Taro or colocasia is a popular tropical tuber crop grown for its edible root tubers and succulent, tender shoots and young leaves. Colocasia tubers are used as a staple food and as a vegetable in many countries. Colocasia leaves are used as a tropical leafy vegetable. There are many varieties of colocasia that are cultivated for edible purposes. Tubers of some varieties of colocasia may contain considerable amounts of an acrid compound called calcium oxalate which can be destroyed by proper cooking.

Origin and Taxonomy: Colocasia is believed to be originated in the tropics of the old world comprising of the regions of southeastern Asia and the Indian subcontinent. Common names of colocasia are elephant-ear, taro, and coco yam. It belongs to the family Araceae, genus Colocasia and species esculenta.

Plant Description: Colocasia plant is a dwarf-growing herbaceous perennial plant that arises from a large underground corm. Corm is a modified underground stem. Leaves are large and look like a large shield and sometimes reach up to 1-1.5 meter in length. Leaves are shaped like an arrowhead, with one point upwards and other two pointed lobes extending downwards. Its inflorescence is a spadix, a specialized spike of small, tiny flowers that are closely arranged round a fleshy axis and typically enclosed in a spathe, characteristic of all the arums (members of Family Araceae).

Growing Colocasia/Taro: A detailed account of various growing practices for taro plant is given below:

Climate Requirements: Colocasia is a tropical tuber crop and can be successfully grown in warm, tropical climates. Two crops of colocasia are possible in tropical regions: Summer Crop and Rainy Season Crop.

Soil Requirements: Just like other tuber crops, colocasia needs well-drained, fertile, loose sandy loam soils for its healthy growth.

Propagation and Planting: Colocasia is propagated through tuber/corm cuttings. Sprouted tuber cuttings are planted in the main field for raising a colocasia crop. Summer crop is sown in February-March in tropics while the rainy season crop in planted in June-July. Colocasia tubers need plenty of moisture in the soil for vigorous sprouting and leaf production.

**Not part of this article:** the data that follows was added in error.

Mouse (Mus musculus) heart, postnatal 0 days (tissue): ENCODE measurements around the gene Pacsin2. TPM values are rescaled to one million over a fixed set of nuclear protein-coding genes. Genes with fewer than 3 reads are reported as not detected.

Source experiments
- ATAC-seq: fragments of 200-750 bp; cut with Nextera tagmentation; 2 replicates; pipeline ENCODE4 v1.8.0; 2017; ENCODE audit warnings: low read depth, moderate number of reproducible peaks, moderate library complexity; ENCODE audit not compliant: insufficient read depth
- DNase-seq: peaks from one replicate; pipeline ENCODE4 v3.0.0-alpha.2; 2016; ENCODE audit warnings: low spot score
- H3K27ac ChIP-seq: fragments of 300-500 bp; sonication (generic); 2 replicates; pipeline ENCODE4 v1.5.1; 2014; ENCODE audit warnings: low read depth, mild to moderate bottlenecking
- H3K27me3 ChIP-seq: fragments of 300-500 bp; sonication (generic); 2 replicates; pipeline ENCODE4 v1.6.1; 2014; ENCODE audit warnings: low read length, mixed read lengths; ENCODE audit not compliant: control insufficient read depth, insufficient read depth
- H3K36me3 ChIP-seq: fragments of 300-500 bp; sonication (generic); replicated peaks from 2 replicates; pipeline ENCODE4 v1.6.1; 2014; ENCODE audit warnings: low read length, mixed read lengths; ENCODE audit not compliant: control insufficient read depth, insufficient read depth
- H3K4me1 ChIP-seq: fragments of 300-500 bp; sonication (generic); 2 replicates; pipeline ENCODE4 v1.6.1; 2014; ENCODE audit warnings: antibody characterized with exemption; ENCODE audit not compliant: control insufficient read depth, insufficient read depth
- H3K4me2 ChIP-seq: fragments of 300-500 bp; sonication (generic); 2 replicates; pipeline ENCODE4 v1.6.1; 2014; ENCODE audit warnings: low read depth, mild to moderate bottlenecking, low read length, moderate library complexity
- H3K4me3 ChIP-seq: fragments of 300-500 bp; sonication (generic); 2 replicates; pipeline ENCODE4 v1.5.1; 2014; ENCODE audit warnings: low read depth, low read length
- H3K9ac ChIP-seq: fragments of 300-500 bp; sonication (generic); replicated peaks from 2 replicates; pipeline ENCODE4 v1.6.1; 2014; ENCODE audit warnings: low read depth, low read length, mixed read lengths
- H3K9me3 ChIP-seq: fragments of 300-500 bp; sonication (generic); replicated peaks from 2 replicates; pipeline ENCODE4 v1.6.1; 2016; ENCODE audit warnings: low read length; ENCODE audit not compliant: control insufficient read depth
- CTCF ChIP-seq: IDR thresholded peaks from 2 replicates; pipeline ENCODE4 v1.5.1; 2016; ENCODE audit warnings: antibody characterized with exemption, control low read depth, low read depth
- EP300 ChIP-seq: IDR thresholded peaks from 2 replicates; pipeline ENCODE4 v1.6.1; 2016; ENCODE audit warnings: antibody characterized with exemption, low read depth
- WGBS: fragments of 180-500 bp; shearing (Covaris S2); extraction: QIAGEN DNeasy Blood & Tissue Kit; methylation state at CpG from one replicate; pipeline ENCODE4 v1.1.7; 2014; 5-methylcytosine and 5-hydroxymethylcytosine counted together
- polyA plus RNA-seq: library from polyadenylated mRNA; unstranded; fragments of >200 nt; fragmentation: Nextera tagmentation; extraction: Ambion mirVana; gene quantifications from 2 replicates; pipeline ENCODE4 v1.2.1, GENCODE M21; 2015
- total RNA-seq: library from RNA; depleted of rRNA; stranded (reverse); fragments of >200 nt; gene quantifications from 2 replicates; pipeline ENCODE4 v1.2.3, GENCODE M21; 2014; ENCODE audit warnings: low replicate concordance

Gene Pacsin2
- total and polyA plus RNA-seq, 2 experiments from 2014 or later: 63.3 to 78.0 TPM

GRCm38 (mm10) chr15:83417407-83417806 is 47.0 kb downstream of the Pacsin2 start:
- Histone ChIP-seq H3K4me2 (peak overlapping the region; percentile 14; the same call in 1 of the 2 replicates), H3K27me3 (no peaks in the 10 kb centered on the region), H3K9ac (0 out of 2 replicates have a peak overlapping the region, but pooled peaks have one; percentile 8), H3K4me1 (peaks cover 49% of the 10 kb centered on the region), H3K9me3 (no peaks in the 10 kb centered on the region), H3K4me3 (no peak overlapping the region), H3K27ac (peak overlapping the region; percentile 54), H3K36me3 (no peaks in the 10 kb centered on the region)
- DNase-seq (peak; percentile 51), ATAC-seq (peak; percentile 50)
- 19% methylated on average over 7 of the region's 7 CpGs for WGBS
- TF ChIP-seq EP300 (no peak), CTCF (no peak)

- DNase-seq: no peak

Spacing: Sprouted tubers/corms are sown in rows about 45 cm apart and 30 cm within the row.

Watering and Intercultural Operations: Colocasia plants need moist soil throughout its life cycle. Once sprouted-tuber cuttings are planted, care should be taken not to dry the soil. If planted tuber cuttings are not germinated properly, one light irrigation may help quick germination process. In an established crop, intercultural operations such as hoeing, earthing up soil, weeding etc may be carried out regularly. One or two light earthing up operations are beneficial for a colocasia crop.

Fertilizers and Manures: Colocasia crop may be raised in a well-prepared field where plenty of organic manures and compost may be mixed thoroughly with the top soil to replenish the soil fertility.

Pest and Disease Management: Colocasia is a hardy plant and it withstands many insect-pest attacks.  Generally there are no major diseases that attack colocasia plants in a serious way. However in some regions, colocasia is found to be susceptible to a disease called ‘Colocasia Blight’. It is a fungal infection. Colocasia blight attacks young leaves and petioles first and in later stages, tubers are also affected. Spraying Bordeaux mixture may control the disease very effectively.

Harvesting and Yield: Colocasia crop is ready for harvesting within four to five months after planting. In other words, colocasia crop matures in about 130 to 140 days after planting. Estimated yield is about 15 tons of tubers per hectare.

Food Uses and Nutrition of Taro Tubers: Colocasia tubers can be cooked in many ways such as by boiling, baking, steaming, etc. Sliced colocasia tubers may be deep-fried to make delicious colocasia chips.

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